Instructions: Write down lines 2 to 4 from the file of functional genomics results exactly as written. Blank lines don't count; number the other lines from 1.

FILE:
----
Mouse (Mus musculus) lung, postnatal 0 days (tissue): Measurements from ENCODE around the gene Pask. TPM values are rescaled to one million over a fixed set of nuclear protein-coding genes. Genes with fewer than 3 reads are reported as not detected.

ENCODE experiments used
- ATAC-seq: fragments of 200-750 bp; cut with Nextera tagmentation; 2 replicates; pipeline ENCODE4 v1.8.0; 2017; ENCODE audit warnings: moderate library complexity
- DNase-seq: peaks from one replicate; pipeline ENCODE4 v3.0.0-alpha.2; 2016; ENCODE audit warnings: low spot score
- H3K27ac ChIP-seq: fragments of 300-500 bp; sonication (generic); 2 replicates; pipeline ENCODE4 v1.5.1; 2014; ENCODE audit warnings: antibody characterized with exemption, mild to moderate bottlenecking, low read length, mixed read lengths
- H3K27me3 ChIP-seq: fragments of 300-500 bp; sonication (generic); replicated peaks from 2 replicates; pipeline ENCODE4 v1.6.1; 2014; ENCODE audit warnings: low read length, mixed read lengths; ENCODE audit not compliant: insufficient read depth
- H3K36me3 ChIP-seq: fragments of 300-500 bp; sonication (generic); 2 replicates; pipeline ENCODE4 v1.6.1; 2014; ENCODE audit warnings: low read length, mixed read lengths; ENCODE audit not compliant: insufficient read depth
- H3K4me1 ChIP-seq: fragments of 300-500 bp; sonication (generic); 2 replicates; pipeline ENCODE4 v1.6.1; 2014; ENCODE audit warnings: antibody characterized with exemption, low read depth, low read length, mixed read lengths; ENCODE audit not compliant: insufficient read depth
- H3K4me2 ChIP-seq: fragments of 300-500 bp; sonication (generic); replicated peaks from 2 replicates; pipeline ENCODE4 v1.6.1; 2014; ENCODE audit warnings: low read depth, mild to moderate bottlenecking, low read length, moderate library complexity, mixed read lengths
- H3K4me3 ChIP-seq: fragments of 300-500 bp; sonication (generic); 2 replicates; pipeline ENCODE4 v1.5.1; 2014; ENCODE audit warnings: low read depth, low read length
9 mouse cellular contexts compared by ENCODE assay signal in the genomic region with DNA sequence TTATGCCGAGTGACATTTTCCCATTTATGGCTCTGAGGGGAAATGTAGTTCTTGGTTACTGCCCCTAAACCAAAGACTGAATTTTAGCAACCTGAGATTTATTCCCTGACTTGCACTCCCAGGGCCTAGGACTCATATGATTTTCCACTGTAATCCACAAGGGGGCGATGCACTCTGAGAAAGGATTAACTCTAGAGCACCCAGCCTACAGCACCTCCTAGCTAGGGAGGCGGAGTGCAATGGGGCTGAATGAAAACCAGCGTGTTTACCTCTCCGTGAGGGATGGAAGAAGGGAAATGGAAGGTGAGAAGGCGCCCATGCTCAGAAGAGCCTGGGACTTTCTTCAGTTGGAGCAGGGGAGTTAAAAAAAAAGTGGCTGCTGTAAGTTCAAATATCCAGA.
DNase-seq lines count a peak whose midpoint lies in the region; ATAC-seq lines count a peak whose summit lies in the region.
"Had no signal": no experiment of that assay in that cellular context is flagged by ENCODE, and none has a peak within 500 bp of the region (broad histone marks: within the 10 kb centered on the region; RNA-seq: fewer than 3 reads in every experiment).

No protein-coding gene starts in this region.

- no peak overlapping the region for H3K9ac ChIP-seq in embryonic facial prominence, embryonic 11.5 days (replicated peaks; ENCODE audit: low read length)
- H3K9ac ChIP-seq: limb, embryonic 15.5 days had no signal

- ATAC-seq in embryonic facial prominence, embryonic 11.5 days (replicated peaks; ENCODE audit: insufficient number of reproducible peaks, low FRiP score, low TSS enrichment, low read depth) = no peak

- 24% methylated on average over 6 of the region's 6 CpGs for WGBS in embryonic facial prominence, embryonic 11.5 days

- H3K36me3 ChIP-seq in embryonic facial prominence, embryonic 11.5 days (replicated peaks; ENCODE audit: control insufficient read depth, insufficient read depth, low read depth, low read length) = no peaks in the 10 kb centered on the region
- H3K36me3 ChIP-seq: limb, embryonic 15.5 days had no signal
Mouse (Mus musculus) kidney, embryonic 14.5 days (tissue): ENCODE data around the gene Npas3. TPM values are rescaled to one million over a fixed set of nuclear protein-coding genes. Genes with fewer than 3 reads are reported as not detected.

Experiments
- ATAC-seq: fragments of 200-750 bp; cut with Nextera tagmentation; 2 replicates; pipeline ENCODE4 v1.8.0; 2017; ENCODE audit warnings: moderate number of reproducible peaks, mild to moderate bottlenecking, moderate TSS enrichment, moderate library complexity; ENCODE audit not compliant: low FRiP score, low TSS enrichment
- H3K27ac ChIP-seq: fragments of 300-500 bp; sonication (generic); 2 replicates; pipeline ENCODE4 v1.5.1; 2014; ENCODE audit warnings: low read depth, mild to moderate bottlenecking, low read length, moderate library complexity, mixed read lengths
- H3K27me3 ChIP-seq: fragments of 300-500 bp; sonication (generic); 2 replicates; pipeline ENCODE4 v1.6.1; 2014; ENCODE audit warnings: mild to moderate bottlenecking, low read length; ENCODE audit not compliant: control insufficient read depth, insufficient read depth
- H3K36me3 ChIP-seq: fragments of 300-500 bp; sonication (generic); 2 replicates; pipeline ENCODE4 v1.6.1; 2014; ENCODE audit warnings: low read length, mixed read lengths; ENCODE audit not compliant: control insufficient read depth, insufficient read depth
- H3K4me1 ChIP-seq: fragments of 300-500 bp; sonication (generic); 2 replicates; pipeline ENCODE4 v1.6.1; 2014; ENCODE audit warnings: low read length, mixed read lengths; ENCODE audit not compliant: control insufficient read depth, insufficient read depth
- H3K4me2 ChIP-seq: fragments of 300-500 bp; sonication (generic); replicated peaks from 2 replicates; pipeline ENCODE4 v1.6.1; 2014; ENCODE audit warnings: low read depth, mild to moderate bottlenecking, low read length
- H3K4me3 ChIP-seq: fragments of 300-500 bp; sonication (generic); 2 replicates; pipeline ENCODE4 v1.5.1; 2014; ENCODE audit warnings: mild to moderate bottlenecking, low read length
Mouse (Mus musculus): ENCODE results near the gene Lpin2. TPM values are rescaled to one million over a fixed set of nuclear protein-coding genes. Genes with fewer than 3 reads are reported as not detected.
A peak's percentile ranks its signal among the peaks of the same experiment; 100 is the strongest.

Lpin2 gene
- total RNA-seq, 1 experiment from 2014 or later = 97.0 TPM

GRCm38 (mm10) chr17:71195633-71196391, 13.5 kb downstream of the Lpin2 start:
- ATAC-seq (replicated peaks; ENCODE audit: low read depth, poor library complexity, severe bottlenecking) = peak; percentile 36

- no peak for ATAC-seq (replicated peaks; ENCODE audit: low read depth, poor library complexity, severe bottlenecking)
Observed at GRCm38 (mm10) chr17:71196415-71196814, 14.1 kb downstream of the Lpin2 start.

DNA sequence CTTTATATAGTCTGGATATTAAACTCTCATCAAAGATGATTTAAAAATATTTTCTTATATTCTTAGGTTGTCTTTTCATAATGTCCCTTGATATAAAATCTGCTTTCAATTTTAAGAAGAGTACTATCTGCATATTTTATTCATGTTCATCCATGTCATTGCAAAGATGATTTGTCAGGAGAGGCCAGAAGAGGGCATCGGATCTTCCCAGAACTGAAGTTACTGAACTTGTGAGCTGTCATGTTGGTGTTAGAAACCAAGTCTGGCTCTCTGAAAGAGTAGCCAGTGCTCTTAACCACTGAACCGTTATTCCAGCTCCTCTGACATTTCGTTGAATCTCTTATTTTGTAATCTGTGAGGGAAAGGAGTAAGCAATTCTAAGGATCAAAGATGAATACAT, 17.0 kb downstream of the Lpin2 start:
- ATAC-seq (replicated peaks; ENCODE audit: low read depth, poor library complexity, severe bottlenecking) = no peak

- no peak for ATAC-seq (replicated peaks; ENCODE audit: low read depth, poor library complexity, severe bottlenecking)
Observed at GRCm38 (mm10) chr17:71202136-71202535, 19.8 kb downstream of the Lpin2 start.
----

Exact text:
ENCODE experiments used
- ATAC-seq: fragments of 200-750 bp; cut with Nextera tagmentation; 2 replicates; pipeline ENCODE4 v1.8.0; 2017; ENCODE audit warnings: moderate library complexity
- DNase-seq: peaks from one replicate; pipeline ENCODE4 v3.0.0-alpha.2; 2016; ENCODE audit warnings: low spot score